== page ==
Written by: Christopher Llewellyn Reed | March 18th, 2022
More Than Robots (Gillian Jacobs, 2022) 3 out of 4 stars.
Kids and robots. Sounds fun, no? Well, it certainly is for the kids (I don’t know about the robots). Some smart educators and engineers figured out in the 1990s that high-school competitions centered around the building of automated machines (partly automated, anyway) could lead to a lifelong engagement with science, technology, engineering, and math (i.e., STEM). The brainchild of American inventor Dean Kamen, the FIRST Robotics Competition has spent much of the past three decades instilling self-confidence and encouraging innovation among young would-be scientists across the globe. Now, in her debut feature, actress Gillian Jacobs (Come Play) steps behind the camera to document the last (for now) event held, in 2020, in the days before the world shut down.
Jacobs is an unobtrusive filmmaker, letting her subjects seemingly guide the narrative. Starting in Los Angeles in the months leading up to what was supposed to be the final round in March 2020, we meet two teams, each from very different schools, one rich, one not so rich. Interestingly, two of the assigned mentors for these teams are married: Fazlul and Fatima, he taking the Vitruvian Bots (the well-resourced ones) and she the Terawatts. Both groups, at least, irrespective of income, have a fair amount of racial and gender diversity. More importantly, they feature equally motivated students. Kamen likes to quote Einstein saying, “Imagination is more important than knowledge” (knowledge is important, too), and that is on full display, throughout.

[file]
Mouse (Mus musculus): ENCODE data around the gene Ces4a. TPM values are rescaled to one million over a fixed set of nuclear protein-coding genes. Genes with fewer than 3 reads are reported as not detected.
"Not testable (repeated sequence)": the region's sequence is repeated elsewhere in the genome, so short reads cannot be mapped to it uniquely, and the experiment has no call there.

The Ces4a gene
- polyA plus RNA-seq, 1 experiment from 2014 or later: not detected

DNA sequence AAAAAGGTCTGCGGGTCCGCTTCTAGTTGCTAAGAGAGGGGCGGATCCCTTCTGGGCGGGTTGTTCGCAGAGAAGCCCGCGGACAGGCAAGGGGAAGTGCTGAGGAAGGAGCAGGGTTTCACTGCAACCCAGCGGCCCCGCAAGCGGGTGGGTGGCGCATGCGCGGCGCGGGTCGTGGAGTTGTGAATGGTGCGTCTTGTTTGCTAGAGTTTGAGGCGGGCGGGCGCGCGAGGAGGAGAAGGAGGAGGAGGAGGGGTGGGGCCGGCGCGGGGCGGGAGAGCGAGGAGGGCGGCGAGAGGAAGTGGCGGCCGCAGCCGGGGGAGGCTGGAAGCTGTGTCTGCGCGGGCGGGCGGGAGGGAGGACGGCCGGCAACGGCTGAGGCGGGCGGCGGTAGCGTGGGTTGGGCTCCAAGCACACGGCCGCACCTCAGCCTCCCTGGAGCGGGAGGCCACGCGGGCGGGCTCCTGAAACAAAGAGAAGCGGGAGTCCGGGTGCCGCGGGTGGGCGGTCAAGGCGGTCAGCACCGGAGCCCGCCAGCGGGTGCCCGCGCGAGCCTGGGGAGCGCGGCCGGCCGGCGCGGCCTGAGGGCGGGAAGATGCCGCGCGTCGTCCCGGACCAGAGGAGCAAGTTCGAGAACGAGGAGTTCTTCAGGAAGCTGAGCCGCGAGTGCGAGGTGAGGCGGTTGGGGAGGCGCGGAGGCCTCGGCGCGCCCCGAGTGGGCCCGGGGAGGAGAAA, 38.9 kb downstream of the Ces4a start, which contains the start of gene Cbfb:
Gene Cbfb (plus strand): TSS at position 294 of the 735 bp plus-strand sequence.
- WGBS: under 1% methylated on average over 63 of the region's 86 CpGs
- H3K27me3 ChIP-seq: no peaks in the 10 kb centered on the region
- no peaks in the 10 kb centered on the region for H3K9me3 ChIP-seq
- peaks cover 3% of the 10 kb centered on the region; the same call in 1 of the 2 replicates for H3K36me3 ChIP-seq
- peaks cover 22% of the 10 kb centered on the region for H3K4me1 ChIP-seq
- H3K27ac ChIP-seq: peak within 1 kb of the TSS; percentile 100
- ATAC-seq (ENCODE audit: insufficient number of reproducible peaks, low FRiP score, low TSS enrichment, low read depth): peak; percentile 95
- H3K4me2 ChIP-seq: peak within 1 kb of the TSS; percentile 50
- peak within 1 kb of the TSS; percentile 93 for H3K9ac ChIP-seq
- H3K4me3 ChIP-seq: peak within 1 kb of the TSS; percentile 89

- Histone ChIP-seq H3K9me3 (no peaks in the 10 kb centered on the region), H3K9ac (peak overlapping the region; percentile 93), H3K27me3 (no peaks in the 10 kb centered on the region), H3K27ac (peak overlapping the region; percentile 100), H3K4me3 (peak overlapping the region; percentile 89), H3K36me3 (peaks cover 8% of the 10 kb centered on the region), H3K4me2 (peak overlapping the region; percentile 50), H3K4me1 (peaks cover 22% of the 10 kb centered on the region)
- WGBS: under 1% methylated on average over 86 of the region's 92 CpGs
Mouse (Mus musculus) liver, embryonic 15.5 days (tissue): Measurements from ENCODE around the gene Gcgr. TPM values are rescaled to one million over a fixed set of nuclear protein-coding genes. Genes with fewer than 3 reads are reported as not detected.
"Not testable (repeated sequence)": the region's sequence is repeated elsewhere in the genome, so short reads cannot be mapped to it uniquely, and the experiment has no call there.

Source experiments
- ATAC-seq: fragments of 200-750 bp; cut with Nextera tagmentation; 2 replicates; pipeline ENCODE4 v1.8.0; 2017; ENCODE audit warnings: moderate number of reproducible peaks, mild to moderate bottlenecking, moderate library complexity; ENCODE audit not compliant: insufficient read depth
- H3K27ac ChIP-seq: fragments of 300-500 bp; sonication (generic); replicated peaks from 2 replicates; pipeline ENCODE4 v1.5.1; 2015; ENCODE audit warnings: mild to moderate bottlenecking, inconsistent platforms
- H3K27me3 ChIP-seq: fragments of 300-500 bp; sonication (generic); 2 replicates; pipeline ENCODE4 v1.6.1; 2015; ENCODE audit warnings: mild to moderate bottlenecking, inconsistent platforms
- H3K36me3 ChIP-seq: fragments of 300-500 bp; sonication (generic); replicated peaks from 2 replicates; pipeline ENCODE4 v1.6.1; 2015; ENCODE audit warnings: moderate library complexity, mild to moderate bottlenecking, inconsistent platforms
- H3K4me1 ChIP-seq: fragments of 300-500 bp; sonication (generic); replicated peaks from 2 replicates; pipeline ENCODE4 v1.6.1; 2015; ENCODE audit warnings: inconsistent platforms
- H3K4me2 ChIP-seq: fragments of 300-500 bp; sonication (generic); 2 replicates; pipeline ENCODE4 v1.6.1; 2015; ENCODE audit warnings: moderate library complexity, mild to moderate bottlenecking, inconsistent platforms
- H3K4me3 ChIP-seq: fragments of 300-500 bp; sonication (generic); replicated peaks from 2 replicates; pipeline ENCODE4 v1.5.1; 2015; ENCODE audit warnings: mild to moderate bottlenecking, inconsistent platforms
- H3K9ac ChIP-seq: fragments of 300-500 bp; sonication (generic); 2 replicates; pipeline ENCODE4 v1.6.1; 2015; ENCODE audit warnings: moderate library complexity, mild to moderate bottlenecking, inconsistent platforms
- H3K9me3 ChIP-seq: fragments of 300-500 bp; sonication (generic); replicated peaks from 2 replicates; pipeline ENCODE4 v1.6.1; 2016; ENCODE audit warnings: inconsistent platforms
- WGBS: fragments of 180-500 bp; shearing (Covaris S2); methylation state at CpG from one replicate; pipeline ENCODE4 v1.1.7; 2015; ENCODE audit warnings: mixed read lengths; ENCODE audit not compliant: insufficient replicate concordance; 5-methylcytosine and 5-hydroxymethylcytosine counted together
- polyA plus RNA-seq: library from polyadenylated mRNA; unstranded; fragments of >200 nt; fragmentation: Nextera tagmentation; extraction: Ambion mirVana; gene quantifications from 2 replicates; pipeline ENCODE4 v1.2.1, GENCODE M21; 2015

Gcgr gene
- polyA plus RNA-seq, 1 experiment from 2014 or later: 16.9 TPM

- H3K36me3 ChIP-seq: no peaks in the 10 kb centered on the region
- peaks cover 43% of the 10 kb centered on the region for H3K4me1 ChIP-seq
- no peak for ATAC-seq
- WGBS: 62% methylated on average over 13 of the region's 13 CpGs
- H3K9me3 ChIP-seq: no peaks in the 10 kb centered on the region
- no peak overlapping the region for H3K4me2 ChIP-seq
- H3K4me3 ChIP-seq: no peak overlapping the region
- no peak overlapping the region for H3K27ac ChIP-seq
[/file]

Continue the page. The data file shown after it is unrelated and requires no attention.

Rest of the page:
From there, we head to Japan and then to Mexico City, encountering a wide array of subjects to whom we will return, at intervals, Jacobs cycling through the teams one by one and then back again, keeping tabs on their progress. The goal, as it is every year, is to make a robot that can function both on its own and under the control of designated operators, fulfilling specified tasks that vary year to year (as does the assigned assembly kit). These machines then need to enter a sports arena-like setting and compete against the machines from other teams. In 2020, the robots had to shoot balls into a designated slot and climb a parallel bar. Not so easy, as it turns out.
It’s not all competition, though. In fact, Kamen calls it a “cooperatition.” Teams must form alliances, and though ultimately only one alliance can win, the ethos of the event is one of celebration that anything is happening at all. Go team, even if your robot doesn’t do all that it was supposed to. What did you learn? That’s what’s important. It is, in other words, “more than robots,” as Jacob (not Gillian Jacobs), a member of the Vitruvian Bots, articulates at the end.
Both the documentary and the FIRST Robotics Competition are sponsored by Disney and Lucasfilm, so there is a promotional feel to the piece that is (to me) occasionally off-putting. There is also a little too much forcefully inspirational music that is completely unnecessary. And then there’s the unavoidable fact that though we see some leadups to the big finale, we never get there, given what happened. Jacobs, however, pivots nicely, showing how all these intrepid young souls applied their skills to helping a world in need, making face shields, delivery bots, and more. Go team(s), indeed. Now that’s inspiring!